H.R.2033 - Medical Neutrality Protection Act of 2013113th Congress (2013-2014)
|Sponsor:||Rep. McDermott, Jim [D-WA-7] (Introduced 05/16/2013)|
|Committees:||House - Foreign Affairs; Judiciary|
|Latest Action:||06/14/2013 Referred to the Subcommittee on Immigration and Border Security. (All Actions)|
This bill has the status Introduced
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Summary: H.R.2033 — 113th Congress (2013-2014)All Bill Information (Except Text)
Introduced in House (05/16/2013)
Medical Neutrality Protection Act of 2013 - Requires the Secretary of State to compile and update at least annually a list of those foreign governments that the Secretary determines have engaged in violations of medical neutrality and to provide a formal notification to a foreign government included in such list. Defines a “violation of medical neutrality” to include government-sanctioned actions, and actions not authorized by a government policy but which are not independently investigated, including: (1) militarized attacks on health care facilities, health care service providers, or individuals in the course of receiving medical treatment; (2) wanton destruction of medical supplies, facilities, records, or transportation services; (3) willful obstruction of medical ethics; (4) coercion of medical personnel to commit acts in violation of their ethical responsibilities; (5) deliberate misuse of health care facilities, transportation services, uniforms, or other insignia; (6) deliberate blocking of access to health care facilities and health care professionals; or (7) arbitrary arrest or detention of health care service providers or individuals seeking medical care.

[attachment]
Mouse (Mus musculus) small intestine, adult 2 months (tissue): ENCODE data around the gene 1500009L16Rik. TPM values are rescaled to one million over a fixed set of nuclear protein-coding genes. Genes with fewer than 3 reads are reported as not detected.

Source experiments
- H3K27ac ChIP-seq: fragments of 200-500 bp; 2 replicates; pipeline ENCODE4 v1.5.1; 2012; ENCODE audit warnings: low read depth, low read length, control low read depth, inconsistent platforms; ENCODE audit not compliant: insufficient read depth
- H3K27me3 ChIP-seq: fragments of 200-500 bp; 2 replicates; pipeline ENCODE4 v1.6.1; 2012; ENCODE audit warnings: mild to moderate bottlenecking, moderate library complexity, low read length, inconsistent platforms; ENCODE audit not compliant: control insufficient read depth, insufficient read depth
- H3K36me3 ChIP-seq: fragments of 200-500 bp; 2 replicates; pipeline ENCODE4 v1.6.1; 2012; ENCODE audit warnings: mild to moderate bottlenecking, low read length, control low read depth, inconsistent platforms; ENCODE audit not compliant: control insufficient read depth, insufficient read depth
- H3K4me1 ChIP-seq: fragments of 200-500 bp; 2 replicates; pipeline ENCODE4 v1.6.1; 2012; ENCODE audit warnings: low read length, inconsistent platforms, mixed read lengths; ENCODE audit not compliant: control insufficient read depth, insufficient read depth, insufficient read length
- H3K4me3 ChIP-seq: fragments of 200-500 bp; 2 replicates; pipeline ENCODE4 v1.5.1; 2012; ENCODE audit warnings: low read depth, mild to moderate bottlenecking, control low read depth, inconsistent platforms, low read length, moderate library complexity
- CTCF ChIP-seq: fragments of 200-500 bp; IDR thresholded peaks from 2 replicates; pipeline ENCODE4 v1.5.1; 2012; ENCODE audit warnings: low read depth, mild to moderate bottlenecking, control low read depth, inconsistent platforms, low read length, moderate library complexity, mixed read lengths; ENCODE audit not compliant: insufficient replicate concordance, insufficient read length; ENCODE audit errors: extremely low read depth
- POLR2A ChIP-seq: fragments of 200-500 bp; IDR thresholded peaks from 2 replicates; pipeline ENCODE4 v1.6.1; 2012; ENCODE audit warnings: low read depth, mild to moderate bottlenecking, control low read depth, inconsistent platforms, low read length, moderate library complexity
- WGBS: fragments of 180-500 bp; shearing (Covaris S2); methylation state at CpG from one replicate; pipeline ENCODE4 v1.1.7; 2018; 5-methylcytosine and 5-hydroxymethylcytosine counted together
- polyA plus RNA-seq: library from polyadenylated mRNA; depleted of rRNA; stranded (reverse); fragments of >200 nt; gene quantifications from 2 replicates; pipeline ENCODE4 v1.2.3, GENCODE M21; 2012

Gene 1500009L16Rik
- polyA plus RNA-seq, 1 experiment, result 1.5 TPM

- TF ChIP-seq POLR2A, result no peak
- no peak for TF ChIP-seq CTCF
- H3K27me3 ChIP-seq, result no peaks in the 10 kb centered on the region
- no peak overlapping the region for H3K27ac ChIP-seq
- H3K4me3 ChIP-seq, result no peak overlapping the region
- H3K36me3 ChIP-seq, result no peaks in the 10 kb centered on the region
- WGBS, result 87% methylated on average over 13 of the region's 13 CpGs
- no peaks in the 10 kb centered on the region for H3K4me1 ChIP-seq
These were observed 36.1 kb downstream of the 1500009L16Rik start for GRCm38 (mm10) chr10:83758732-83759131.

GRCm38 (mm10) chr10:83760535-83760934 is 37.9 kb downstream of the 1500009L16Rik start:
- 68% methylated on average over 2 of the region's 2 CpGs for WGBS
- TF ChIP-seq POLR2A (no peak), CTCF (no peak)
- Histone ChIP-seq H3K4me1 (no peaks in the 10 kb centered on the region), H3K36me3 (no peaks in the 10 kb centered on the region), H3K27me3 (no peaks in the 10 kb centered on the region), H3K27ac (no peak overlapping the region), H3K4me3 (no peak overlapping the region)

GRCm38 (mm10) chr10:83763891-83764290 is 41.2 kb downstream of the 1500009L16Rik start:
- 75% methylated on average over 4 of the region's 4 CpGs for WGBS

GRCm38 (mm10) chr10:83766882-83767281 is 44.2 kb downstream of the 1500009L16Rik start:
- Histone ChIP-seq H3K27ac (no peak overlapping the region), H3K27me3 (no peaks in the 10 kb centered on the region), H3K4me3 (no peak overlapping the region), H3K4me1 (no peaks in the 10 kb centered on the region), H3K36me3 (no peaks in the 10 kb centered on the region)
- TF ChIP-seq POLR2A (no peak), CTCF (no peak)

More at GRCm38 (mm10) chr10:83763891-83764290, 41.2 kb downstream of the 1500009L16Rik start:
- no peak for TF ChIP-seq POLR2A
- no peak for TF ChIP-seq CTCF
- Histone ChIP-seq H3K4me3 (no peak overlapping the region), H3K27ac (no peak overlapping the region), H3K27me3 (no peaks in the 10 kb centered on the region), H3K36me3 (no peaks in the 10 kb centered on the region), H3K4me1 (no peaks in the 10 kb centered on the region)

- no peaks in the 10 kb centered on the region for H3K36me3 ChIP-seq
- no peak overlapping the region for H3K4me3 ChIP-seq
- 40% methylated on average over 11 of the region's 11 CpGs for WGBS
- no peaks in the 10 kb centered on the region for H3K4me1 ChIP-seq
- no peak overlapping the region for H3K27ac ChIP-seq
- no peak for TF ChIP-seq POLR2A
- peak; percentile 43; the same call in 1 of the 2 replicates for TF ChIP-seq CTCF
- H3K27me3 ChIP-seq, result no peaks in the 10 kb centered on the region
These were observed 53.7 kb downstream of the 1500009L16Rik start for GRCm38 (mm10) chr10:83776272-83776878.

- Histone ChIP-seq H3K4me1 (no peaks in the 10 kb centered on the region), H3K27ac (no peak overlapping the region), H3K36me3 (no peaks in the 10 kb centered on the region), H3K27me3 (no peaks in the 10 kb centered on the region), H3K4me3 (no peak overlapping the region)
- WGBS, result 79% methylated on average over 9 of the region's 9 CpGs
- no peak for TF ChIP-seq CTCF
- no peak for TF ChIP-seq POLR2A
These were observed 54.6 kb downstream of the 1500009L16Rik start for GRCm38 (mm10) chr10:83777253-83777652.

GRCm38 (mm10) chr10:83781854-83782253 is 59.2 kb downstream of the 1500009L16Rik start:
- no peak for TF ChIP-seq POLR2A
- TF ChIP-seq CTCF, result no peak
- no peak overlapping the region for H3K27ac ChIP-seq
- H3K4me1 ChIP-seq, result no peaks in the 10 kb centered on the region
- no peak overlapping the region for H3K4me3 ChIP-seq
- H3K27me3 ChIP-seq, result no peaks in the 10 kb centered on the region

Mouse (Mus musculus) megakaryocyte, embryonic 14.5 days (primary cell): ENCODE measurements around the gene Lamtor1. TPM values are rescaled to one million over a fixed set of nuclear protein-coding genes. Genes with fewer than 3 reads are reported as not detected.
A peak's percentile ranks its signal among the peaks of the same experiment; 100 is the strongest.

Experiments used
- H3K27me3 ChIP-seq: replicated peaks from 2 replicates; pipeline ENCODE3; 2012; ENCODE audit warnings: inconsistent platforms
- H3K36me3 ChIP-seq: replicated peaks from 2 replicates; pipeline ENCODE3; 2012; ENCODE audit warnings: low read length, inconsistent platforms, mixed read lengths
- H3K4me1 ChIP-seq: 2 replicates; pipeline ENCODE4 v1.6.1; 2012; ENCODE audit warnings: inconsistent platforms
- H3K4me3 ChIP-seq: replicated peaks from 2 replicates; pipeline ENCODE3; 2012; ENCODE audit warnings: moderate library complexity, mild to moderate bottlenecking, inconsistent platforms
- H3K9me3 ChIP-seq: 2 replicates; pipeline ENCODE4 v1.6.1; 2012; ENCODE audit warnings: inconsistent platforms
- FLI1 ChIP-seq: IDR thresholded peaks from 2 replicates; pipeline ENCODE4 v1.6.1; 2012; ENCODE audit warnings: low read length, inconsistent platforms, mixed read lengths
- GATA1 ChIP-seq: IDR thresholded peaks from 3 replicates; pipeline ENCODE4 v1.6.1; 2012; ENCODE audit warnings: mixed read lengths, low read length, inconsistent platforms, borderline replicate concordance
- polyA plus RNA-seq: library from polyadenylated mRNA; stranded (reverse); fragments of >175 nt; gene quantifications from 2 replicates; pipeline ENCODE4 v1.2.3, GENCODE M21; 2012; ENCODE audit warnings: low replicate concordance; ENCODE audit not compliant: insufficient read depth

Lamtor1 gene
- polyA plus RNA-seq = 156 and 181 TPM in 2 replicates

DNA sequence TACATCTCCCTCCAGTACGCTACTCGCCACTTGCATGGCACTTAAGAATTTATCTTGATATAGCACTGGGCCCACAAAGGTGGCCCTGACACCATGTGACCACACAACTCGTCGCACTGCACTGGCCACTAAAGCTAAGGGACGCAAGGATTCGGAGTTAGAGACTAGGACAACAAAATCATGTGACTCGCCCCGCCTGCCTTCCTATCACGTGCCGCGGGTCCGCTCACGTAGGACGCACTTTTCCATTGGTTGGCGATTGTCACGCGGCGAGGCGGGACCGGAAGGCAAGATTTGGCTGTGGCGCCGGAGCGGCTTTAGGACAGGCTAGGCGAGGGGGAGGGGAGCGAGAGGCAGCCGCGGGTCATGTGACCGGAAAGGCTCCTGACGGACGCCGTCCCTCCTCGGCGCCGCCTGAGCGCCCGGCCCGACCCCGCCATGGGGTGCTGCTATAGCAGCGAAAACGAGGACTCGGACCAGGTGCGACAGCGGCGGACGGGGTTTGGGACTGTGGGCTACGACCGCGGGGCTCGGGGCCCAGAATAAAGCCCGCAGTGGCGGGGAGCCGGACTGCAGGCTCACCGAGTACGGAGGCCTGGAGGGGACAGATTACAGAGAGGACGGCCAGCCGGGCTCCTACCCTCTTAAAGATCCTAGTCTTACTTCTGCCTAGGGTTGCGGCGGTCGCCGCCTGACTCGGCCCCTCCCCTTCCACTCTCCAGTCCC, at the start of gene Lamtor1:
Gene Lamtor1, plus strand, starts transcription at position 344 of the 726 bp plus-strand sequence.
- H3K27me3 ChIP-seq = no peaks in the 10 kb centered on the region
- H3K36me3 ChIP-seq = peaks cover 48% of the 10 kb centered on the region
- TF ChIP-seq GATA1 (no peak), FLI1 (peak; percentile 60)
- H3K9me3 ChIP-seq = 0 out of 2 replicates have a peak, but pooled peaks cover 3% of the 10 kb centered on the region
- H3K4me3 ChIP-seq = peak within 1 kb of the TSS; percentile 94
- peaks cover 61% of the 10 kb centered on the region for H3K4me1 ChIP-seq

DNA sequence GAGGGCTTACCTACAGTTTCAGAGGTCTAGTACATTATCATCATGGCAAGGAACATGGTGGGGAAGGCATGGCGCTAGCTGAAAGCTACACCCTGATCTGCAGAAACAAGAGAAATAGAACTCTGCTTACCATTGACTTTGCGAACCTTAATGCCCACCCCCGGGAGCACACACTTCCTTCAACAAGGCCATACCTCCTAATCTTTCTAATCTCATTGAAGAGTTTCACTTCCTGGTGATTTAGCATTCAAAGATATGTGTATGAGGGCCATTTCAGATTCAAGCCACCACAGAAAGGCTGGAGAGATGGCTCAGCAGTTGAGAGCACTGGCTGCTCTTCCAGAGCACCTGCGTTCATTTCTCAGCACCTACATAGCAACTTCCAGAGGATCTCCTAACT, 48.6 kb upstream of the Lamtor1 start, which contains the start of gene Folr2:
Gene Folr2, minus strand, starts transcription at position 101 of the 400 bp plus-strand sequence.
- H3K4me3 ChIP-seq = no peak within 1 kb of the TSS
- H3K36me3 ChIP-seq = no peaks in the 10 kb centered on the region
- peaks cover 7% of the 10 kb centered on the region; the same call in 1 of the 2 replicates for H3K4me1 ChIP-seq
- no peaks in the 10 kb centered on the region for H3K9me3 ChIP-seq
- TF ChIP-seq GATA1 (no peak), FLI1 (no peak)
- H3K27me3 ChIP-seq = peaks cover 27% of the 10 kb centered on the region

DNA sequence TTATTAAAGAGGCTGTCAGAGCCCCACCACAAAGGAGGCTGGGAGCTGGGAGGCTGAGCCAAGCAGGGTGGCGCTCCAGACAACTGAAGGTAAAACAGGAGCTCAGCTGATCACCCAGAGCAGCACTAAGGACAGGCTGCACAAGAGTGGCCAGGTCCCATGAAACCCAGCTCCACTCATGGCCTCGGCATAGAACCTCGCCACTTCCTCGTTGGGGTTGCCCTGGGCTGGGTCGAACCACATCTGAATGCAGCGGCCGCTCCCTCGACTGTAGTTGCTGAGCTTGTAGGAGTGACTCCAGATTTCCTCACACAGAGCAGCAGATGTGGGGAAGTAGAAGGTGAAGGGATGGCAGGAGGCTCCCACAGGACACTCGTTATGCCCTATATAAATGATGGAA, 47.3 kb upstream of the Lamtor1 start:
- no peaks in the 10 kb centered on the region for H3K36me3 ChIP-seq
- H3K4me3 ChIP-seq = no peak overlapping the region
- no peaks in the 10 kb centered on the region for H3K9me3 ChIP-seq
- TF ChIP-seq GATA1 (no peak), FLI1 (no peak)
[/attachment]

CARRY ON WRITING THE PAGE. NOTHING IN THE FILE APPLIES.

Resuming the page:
Prohibits specified presidential authorities, including the authority to transfer excess defense articles, furnish military training and education, or finance the procurement of defense articles, from being used to provide assistance to, and prohibits licenses for direct commercial sales of military equipment from being issued to, the government of a country that has engaged in a violation of medical neutrality. Makes such prohibition on assistance effective for a minimum of one fiscal year, after which the President may reinstate such assistance. Authorizes the President to temporarily waive the prohibitions in the interest of national security.
States the policy of the United States concerning the protection of medical neutrality.
Requires the Secretary to deny the issuance of a visa to any alien that is or was engaged in or has organized any act that is a violation of medical neutrality.
Directs the heads of U.S. diplomatic and consular missions to investigate all reports of violations of medical neutrality.